The Music Box, I remember it as feeling both intimate and grand at the same time. Over the years, I've had seats all over the theater, and I think the view is pretty great everywhere. One of my favorite things about it is the iconic green lit marquee. Even though it was updated with a digital screen, the powers that be were smart not to change the famous cursive signs that adorn it.
Opening on September 22, 1921, the venue was designed specifically to house Irving Berlin's Music Box Revues. The last 100+ years, the Music Box has been home to many long-running plays and musicals, and several infamous flops as well. On the hit list were such productions as Of Thee I Sing (the first Pulitzer Prize-winning musical), the Kaufman and Hart classic, The Man Who Came Dinner, Sleuth, Deathtrap,Blood Brothers and the Tony-winning Pippin and Dear Evan Hansen. Marlon Brando's Broadway debut was here in 1944's I Remember Mama. Most recently, the Shubert-owned house played host to Dancin', Purlie Victorious, and soon, Suffs.
The Music Box
# of shows we've seen there: 11
Shows we've seen there: Blood Brothers (1993), Dancin' (2023), Dear Evan Hansen (2016), Deuce (2007), In My Life (2005), Lend Me a Tenor (20 10), One Man, Two Guvnors (2012), Pippin (2013), Purlie Victorious (2023), State Fair (1996), and Swinging On a Star (1995).
Our Favorite Shows Here: The eleven shows we've seen here (so far) represent some of the best shows and individual performances we've seen on Broadway. We've some of the greatest stage talent at this theater. On the negative side, the Music Box was home to one of two shows I've left at intermission - Swinging On a Star. But on with the positive. Here are our five favorite Music Box productions, from 5 to 1:
This delightful revival does what any really good play does: it speaks to us across the generations, provokes thought and emotion, and thoroughly entertains. An entirely top-notch cast included outstanding performances from Leslie Odom, Jr., Kara Young and Noah Robbins.
Bob Fosse's legacy not only lives on, but it thrives as evidenced by the young, gifted company of dancers who did him proud. An exciting thrill ride that held the audience in captivated awe, broken only by rapturous applause after each breathtaking number. The company included some of Broadway's most gifted up and coming dancers: Peter John Chursin, Dylis Croman, Tony d'Alelio, Manuel Herrera, Kolton Krouse and Mattie Love.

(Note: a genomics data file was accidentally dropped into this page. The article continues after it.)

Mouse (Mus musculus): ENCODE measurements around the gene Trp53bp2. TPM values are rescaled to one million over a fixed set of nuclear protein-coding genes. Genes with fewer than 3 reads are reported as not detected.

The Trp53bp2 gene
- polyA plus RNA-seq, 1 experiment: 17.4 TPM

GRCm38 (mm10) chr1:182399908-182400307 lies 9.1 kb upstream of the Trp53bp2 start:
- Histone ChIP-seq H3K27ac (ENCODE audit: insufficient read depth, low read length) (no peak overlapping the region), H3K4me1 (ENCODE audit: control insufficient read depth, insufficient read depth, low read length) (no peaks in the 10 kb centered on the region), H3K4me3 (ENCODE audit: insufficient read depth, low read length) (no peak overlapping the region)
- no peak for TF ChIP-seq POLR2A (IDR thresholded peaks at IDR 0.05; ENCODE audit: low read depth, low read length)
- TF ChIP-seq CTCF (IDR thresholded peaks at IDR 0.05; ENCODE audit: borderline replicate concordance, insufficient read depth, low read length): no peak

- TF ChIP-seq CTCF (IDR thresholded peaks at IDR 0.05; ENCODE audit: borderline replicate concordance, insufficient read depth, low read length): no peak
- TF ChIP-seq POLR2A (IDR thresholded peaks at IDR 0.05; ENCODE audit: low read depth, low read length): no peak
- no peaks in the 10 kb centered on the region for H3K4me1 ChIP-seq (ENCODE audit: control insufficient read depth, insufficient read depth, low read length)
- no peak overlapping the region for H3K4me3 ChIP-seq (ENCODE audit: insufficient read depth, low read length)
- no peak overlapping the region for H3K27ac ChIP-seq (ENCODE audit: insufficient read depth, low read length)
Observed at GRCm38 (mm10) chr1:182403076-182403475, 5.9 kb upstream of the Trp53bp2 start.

One of the better film to stage adaptations, this charming show with a joyous Rodgers and Hammerstein score was brilliantly designed and flawlessly executed by a cast of Broadway superstars. Among them were John Davidson, Kathryn Crosby, Andrea McArdle, Donna McKechnie, Ben Wright and Scott Wise. Old-fashioned in all the best ways, it's a shame that impresario David Merrick's last Broadway show didn't enjoy a much longer run.
Asking me to choose between these two shows is like asking a parent to name their favorite child, so...
The rare revival that I feel was better than the original, this Diane Paulus re-imagining of the 70s classic now set in an eerie circus was exciting for its big top thrills and aesthetic. Another case of brilliant casting (and re-casting) elevating a show that much more, the company included a heady mix of Broadway veterans and New talent: Terrence Mann, Charlotte d'Amboise, and Tony-winners Patina Miller and Andrea Martin along with Matthew James Thomas, Erik Altemus and future Tony-winner Rachel Bay Jones.
Here was a thoroughly British musical melodrama about the ravages of Thatcher's Great Britain on the classes with a mostly unconventional score and lengthy periods of dialog. On paper, not much about it would seem to make me even a little interested, but a friend took me to see it, and the rest is history. I saw all four primary casts, headed originally by the late Stephanie Lawrence, Con O'Neill, Marl Michael Hutchinson and Barbara Walsh. Later, Petula Clark, David and Shaun Cassidy broke my heart, and it was a privilege to see Carole King and the late Helen Reddy. Along the way, I got to see the debuts of no less than Kerry Butler and Brian d'Arcy James.